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Saturday, November 05, 2005

Beyer withdrew gender bill herself

MP Georgina Beyer’s Gender Identity Bill has not been dumped, says the MP, and the office of the Deputy Prime Minister says its future is entirely up to her.

Reports of the bill’s demise at the hands of the Labour Party hierarchy last weekend in the Sunday Star-Times appear to have been premature. Beyer says she’s written to the newspaper to clarify the situation. “At no time did Helen Clark or Michael Cullen ask me to withdraw the bill,” Beyer told

Deputy Prime Minister Michael Cullen’s office confirmed that Beyer’s bill forms part of a reinstatement motion that will carry over all pending bills from the last Parliament into the current one.

However, Beyer herself has decided to withdraw it on the basis that she doesn’t think it is necessary. She says the drawing of her bill from the private members ballot earlier this year preceded the release of the Human Rights Commission’s National Plan of Action, which addresses quite strongly issues around discrimination against transgendered people.

“Every time a trasngender issue has come before the Human Rights Commission in the past it has been resolved before it has ever reached a court,” says Beyer. “So as yet there is no court ruling to suggest that we are discriminated against. I will assume until I see otherwise that we are included in the Human Rights Act protections.”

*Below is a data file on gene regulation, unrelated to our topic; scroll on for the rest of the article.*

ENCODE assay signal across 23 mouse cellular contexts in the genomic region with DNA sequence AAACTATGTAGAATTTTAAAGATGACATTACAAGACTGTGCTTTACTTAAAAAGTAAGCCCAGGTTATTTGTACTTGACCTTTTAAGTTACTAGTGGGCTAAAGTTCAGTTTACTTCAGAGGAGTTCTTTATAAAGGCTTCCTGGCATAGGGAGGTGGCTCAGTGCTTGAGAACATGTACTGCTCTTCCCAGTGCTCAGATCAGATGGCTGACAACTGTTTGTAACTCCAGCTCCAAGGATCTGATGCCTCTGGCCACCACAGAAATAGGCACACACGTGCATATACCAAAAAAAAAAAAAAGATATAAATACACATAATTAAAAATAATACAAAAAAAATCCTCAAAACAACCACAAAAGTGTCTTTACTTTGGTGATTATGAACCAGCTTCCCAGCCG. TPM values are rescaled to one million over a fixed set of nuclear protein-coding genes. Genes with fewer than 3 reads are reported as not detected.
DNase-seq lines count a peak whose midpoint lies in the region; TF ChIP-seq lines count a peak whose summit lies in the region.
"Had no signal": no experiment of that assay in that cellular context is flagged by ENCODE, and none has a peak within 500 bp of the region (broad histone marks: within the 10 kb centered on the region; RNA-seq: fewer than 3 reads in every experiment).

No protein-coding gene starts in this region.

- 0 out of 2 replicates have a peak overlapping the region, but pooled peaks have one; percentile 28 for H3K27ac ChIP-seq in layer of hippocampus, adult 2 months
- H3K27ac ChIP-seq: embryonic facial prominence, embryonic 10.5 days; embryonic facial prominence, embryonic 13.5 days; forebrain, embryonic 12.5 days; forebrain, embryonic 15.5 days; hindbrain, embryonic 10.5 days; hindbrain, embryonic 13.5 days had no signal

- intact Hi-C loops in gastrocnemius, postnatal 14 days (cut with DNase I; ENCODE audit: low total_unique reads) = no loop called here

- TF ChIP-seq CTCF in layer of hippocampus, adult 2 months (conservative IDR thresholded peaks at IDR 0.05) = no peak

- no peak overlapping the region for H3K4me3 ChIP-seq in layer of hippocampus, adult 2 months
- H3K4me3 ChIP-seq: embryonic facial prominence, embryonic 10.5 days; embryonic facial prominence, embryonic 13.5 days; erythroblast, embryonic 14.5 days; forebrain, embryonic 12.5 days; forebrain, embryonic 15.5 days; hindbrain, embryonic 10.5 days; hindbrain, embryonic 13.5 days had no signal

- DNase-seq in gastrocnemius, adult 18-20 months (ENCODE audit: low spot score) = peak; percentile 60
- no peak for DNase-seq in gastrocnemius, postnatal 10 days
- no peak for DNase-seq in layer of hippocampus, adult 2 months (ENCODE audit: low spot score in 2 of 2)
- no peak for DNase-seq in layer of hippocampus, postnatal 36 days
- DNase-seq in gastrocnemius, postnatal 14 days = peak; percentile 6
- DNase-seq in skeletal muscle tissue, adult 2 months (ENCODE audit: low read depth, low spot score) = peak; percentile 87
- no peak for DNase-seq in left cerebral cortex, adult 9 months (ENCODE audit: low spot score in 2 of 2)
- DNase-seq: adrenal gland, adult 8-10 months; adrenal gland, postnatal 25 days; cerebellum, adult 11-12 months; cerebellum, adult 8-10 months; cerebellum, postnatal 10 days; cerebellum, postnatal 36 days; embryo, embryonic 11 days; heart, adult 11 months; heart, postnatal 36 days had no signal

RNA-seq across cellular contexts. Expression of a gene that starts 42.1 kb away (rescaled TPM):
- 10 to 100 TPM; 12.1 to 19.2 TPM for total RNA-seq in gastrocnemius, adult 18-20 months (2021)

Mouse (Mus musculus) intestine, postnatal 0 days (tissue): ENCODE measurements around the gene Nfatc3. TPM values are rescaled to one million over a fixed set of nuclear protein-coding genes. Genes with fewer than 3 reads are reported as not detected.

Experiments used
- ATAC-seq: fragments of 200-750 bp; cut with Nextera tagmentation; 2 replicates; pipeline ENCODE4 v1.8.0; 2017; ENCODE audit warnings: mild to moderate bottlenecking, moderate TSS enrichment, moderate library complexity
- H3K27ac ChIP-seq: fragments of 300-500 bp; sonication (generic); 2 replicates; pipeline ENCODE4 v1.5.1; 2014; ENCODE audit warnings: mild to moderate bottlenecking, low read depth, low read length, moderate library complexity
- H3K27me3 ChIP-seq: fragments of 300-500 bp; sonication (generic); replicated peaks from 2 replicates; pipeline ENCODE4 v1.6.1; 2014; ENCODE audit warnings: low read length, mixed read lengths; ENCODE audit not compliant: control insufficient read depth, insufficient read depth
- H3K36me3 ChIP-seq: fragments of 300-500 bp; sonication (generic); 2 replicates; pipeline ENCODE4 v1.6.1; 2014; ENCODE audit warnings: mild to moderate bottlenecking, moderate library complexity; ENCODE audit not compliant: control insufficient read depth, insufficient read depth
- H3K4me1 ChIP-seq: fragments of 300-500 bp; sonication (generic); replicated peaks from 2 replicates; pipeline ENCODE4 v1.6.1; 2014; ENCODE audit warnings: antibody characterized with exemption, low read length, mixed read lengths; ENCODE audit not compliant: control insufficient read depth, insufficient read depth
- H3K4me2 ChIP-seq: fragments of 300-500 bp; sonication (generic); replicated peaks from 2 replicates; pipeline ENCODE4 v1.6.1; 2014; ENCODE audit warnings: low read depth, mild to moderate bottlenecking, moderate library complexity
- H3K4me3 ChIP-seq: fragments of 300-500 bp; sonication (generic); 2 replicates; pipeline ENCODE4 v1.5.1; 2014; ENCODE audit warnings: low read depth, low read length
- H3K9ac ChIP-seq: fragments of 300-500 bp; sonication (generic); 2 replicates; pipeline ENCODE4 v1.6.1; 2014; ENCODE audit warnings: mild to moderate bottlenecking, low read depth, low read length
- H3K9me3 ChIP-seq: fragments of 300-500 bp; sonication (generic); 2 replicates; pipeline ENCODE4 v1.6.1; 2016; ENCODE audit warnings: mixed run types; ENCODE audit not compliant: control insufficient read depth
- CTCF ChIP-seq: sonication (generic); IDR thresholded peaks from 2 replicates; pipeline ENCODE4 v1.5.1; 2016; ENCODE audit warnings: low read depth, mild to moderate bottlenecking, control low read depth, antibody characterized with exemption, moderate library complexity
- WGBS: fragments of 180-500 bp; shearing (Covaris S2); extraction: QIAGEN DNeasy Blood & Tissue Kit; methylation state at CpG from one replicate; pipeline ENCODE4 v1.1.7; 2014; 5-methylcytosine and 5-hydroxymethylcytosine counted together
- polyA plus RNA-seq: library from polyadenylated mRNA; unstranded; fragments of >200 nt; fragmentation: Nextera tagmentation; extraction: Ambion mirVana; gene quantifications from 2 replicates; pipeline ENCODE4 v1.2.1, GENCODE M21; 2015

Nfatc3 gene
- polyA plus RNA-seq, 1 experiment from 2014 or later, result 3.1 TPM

Ironically, Beyer’s reasons for withdrawing the bill coincide with the reasons why Wayne Mapp, the National Party’s “PC eradicator”, didn’t support it in the first place. He told he didn’t think it was necessary, as no evidence existed to suggest that “serious discrimination” against transgender people was occurring.

“Precisely, which is why I’ve done what I have done,” Beyer agrees. “For the same reason, Larry Baldock’s Marriage Amendment Bill was not necessary. It is already understood that marriage is between a man and a woman, just as from what we know to date, transgender people are protected under the Human Rights Act.”

In addition, Beyer says support in the new Parliament for socially progressive legislation has been reduced, and she feels no need to drag the glbt community through an acrimonious public debate. “The mandate from the voters was quite clear. They wanted a more conservative government, and I would have no support whatsoever to get this bill through even a first reading.”

At any rate, she says, it was never her intention to create a special new category for transgendered and intersexed people under the Human Rights Act. “That would be an extreme move, we should just be included under sexual orientation. But I am now assured that we are protected – so I suggest everyone go and check it out.”

Ref: (c)


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